Lough J.M.,James Cook UniversityTownsville |
Cantin N.E.,A Healthy and Resilient Great Barrier Reef Research ProgramAustralian Institute of Marine Science |
Benthuysen J.A.,Sustainable Coastal Ecosystems and Industries in Tropical Australia Research ProgramAustralian Institute of Marine Science |
Cooper T.F.,A Healthy and Resilient Great Barrier Reef Research ProgramAustralian Institute of Marine Science
Limnology and Oceanography | Year: 2015
Sustained calcification is fundamental for maintaining tropical coral reef ecosystems which are under increasing pressure from global and local changes to the marine environment. Annual density bands in massive corals provide a robust means to retrospectively monitor growth and identify the environmental drivers. We present Porites growth characteristics for 60 coral cores from 18 reef sites and five environmental regions off Western Australia (WA) over the period 1950-2008. This remote region encompasses diverse coral reef ecosystems and is an economically important natural resource hub. Despite high variability, average calcification is highest in the offshore shelf reefs and lowest in the most southerly reefs. The primary environmental drivers of these spatial variations are annual and winter minimum sea surface temperature (SST) and annual winter minimum photosynthetically active radiation. Average growth characteristics for WA reefs are comparable to those of Australia's Great Barrier Reef. Calcification rates at the two most southerly WA reefs are anomalously high, which may be due to the unusual environmental conditions generated by the Leeuwin Current. Variable rates of SST warming across the 18 reefs are, however, changing the strength of the relationship between SST and calcification. We found no evidence to support the contention that annual density banding is driven by environmental seasonality. Retrospective monitoring of growth rates provides a critical tool for both assessing coral growth responses to ongoing rapid climate change and possible responses to increasing anthropogenic pressures related to natural resource development in the region. © 2015 Association for the Sciences of Limnology and Oceanography.
Gummow R.J.,James Cook UniversityTownsville |
Sharma N.,University of South Australia |
Feng R.,James Cook UniversityTownsville |
Feng R.,Pennsylvania State UniversityUniversity Park |
And 3 more authors.
Journal of the Electrochemical Society | Year: 2013
Li1.0(Li1/7Mn4/7 Ni2/7]O2 cathode material was prepared by a facile, one-pot synthesis method. The structure of the material was determined by Rietveld refinement of structural models using high-resolution synchrotron X-ray and neutron powder diffraction data and was found to consist of two distinct phases. The major phase, with composition Li1.25(3)Ni0.17(1) Mn0.61(1)O2, close to the well-characterized Li1.2Ni0.2Mn0.6O2 composition can be described as an intergrowth structure of Li2MnO3.i and LiMn0.5Ni0.5O2 domains and the second phase is a lithium-deficient layered structure with refined composition Li0.85(1)Ni0.57(1)Mn0.55(1)O2. The composite cathode has a high initial discharge capacity of 250 mAh/g which drops to 225 mAh/g on the 2nd discharge cycle. This capacity is maintained on .subsequent cycles. Time-resolved in-situ synchrotron XRD data was used to study the changes in the lattice parameters and phase evolution of the two phases during Li-insertion and extraction. © 2013 The Electrochemical Society. All rights reserved.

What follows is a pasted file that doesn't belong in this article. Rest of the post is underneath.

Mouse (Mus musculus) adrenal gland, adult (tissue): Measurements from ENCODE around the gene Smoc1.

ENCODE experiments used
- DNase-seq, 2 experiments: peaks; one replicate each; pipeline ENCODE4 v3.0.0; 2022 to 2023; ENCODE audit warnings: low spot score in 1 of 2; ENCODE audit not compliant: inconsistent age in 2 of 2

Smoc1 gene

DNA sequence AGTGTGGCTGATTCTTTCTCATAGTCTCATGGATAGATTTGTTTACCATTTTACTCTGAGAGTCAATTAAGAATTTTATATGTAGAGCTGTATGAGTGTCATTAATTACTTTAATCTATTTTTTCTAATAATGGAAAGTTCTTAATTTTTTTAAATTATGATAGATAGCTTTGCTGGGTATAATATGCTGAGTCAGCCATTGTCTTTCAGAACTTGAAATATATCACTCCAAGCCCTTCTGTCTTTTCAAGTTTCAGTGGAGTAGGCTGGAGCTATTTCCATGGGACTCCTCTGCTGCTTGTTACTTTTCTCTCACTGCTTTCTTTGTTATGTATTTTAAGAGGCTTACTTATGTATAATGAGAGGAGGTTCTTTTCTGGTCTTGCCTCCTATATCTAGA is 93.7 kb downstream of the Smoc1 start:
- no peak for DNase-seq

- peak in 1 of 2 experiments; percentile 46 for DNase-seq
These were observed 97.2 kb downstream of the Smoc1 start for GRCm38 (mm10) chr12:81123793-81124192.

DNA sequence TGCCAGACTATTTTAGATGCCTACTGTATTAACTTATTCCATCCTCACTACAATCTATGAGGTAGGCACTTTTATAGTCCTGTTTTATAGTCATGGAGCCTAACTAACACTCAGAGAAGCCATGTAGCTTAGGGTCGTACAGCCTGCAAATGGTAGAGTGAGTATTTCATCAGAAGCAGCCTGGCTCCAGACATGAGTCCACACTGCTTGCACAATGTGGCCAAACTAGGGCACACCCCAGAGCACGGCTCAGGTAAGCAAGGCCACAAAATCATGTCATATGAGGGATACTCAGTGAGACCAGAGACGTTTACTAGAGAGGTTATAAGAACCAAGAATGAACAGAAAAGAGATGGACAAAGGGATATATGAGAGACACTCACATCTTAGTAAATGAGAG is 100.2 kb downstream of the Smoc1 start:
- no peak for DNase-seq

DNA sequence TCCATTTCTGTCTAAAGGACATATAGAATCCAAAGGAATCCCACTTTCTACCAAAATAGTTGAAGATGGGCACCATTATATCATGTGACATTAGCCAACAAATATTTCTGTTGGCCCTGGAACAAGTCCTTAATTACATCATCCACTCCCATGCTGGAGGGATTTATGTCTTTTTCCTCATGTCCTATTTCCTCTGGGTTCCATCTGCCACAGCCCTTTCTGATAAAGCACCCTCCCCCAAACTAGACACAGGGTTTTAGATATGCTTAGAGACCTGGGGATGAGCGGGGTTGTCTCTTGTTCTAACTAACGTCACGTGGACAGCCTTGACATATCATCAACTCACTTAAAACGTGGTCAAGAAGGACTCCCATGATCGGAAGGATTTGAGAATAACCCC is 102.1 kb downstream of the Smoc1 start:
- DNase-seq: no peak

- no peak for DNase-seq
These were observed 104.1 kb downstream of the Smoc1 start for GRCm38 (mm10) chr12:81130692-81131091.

Mao Y.,Hubei University |
Ridd P.V.,James Cook UniversityTownsville
Journal of Geophysical Research C: Oceans | Year: 2015
Accurate parameterization of spatially variable diffusivity in complex shelf regions such as the Great Barrier Reef (GBR) lagoon is an unresolved issue for hydrodynamic models. This leads to large uncertainties to the flushing time derived from them and to the evaluation of ecosystem resilience to terrestrially derived pollution. In fact, numerical hydrodynamic models and analytical cross-shore diffusion models have predicted very different flushing times for the GBR lagoon. Nevertheless, scarcity of in situ measurements used previously in the latter method prevents derivation of detailed diffusivity profiles. Here detailed cross-shore profiles of diffusivity were calculated explicitly in a closed form for the first time from the steady state transects of sea surface temperature for different sections of the GBR lagoon. We find that diffusivity remains relatively constant within the inner lagoon (<∼20 km) where tidal current is weak, and increases linearly with sufficiently large tidal amplitude in reef-devoid regions, but increases dramatically where the reef matrixes start and fluctuates with reef size and density. The cross-shelf profile of steady state salinity calculated using the derived diffusivity values agrees well with field measurements. The calculated diffusivity values are also consistent with values derived from satellite-tracked drifters. Flushing time by offshore diffusion is of the order of 1 month, suggesting the important role of turbulent diffusion in flushing the lagoon, especially in reef-distributed regions. The results imply that previous very large residence times predicted by numerical hydrodynamic models may result from underestimation of diffusivity. Our findings can guide parameterization of diffusivity in hydrodynamic modeling. © 2015. American Geophysical Union.